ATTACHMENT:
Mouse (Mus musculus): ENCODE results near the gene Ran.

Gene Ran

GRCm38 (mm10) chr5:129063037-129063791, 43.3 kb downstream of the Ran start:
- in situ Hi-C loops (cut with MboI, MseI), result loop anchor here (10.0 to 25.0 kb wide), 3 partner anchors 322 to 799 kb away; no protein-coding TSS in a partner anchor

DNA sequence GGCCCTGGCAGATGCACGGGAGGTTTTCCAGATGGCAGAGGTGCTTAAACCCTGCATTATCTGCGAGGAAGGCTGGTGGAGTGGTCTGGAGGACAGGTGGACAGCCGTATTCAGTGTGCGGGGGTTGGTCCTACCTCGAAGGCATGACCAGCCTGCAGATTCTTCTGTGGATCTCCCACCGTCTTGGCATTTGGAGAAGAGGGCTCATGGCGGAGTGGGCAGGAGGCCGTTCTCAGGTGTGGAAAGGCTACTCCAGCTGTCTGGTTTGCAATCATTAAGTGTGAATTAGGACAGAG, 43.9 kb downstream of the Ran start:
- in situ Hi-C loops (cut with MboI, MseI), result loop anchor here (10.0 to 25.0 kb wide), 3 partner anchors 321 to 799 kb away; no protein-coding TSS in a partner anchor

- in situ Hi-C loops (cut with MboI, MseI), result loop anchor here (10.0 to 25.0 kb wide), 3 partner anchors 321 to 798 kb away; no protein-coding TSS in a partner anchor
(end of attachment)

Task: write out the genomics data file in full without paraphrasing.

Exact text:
Mouse (Mus musculus): ENCODE results near the gene Ran.

Gene Ran

GRCm38 (mm10) chr5:129063037-129063791, 43.3 kb downstream of the Ran start:
- in situ Hi-C loops (cut with MboI, MseI), result loop anchor here (10.0 to 25.0 kb wide), 3 partner anchors 322 to 799 kb away; no protein-coding TSS in a partner anchor

DNA sequence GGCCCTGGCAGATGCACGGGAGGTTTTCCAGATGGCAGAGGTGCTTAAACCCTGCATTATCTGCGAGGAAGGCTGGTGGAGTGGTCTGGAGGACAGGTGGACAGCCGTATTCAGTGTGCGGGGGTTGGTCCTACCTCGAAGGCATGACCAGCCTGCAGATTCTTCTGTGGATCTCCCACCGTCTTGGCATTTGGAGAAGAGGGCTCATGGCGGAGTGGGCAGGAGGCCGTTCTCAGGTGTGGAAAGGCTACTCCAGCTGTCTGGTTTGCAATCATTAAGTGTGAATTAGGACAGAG, 43.9 kb downstream of the Ran start:
- in situ Hi-C loops (cut with MboI, MseI), result loop anchor here (10.0 to 25.0 kb wide), 3 partner anchors 321 to 799 kb away; no protein-coding TSS in a partner anchor

- in situ Hi-C loops (cut with MboI, MseI), result loop anchor here (10.0 to 25.0 kb wide), 3 partner anchors 321 to 798 kb away; no protein-coding TSS in a partner anchor